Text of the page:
Passengers carrying extra baggage on their bodies will have to pay for an extra seat – if they want to fly the friendly skies.
United Airlines on Wednesday began barring overweight fliers flying out of Chicago who:
– Can’t fit into a single seat in the ticketed cabin.
– Can’t buckle their seatbelt – even using the seatbelt extender.
– Can’t put the armrests down when seated.
Those deemed too fat to fly “must either purchase a ticket for an additional seat, or purchase an upgrade to a cabin with seats that address the above-listed scenarios,” United Airlines wrote on its Web site.
If no other seats are available on that flight, the hefty flier is grounded until two conjoined seats can be found on the next plane out.
“This will apply after all other solutions are exhausted,” United spokeswoman Robin Urbanski Janikowski said. “Should the flight be full, which is rare in today’s economy … we will offer the second seat on another flight at the same fare that was originally paid.”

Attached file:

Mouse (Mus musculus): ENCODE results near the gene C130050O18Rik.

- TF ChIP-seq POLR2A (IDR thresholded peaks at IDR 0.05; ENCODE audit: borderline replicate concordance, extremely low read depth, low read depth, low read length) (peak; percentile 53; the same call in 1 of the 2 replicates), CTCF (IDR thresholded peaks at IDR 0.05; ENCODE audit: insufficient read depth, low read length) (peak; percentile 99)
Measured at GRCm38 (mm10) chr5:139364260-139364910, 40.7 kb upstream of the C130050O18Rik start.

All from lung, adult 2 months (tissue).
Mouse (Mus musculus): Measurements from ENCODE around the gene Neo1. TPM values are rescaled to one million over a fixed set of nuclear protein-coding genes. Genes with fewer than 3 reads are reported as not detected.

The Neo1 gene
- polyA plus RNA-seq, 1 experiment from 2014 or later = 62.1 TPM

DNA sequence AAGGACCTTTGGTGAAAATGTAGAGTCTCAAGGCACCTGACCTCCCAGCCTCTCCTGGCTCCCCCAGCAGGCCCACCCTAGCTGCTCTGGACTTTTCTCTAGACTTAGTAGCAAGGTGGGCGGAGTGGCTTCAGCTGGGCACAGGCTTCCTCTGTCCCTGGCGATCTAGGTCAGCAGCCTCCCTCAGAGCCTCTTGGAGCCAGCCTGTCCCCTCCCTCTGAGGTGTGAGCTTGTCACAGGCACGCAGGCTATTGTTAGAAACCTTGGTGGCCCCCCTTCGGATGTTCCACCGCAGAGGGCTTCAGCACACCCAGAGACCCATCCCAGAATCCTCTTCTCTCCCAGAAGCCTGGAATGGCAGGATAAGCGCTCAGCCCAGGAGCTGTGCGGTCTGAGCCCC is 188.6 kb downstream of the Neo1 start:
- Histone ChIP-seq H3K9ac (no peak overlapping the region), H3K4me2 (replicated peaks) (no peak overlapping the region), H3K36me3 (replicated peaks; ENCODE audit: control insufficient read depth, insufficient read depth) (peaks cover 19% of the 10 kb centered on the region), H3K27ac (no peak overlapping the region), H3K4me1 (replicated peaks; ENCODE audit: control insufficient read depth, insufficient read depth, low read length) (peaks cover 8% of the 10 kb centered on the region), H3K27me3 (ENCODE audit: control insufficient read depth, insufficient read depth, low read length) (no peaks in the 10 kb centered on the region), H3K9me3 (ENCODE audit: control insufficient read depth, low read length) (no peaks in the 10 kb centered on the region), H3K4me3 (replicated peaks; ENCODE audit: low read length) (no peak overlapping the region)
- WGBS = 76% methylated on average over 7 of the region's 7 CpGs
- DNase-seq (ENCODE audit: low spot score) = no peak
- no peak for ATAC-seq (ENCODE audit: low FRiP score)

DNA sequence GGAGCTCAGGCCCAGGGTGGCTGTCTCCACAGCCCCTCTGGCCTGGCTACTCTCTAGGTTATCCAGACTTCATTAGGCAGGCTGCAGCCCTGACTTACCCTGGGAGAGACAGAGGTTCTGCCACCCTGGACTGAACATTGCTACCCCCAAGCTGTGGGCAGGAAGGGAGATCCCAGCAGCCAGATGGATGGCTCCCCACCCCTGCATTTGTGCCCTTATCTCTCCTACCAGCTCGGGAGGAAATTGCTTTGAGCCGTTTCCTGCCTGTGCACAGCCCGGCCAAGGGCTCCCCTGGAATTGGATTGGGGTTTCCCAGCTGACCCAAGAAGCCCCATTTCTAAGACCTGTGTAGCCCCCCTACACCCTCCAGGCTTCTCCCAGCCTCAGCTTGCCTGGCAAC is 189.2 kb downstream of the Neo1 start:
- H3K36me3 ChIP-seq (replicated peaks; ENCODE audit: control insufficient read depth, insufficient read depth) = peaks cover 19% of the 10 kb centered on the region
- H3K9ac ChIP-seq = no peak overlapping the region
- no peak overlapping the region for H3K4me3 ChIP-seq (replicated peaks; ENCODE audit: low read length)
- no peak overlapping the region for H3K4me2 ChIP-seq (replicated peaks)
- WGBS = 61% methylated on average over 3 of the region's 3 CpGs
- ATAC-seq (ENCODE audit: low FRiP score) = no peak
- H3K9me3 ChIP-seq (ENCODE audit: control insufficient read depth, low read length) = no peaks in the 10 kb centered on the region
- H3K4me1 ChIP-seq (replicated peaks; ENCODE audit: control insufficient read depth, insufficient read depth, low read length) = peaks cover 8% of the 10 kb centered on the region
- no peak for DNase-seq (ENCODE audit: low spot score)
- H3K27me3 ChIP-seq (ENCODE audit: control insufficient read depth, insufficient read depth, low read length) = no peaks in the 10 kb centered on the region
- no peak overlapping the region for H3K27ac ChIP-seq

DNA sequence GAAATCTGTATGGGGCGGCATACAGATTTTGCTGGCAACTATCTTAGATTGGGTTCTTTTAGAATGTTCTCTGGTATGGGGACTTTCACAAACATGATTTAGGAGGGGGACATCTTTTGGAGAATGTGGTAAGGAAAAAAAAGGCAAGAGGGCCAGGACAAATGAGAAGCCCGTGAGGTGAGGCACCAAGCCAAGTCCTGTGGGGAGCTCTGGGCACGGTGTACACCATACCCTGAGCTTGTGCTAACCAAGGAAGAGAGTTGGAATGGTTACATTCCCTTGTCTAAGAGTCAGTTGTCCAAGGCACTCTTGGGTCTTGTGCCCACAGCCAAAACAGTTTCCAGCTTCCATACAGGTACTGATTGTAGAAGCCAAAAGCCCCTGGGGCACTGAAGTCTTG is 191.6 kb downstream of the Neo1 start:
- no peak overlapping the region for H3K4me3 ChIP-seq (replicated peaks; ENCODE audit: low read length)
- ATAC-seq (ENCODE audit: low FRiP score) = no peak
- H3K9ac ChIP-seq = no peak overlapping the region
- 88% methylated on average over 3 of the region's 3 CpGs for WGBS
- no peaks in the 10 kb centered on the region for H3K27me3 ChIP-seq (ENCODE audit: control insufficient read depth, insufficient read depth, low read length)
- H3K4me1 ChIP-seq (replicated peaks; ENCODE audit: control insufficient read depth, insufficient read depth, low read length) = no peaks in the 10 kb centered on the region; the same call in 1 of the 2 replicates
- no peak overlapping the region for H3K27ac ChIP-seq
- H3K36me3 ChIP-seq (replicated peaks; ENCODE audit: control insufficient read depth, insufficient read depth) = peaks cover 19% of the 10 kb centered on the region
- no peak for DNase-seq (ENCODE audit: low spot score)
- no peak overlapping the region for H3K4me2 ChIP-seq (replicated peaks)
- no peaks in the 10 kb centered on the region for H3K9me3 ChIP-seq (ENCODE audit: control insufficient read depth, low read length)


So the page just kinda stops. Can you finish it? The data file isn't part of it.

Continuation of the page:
United received more than 700 complaints last year from travelers who “did not have a comfortable flight because the person next to them infringed on their seat,” she said.
Urbanski Janikowski said eight other U.S. airlines have similar seating policies requiring plus-sized passengers to “purchase a second seat” if they can’t fit into one.
United did not explain who at the airline makes the call. Chicago-based WBBM Newsradio said the airline “instructed its customer service representatives at O’Hare International Airport ticket counters and gates to be extra vigilant.”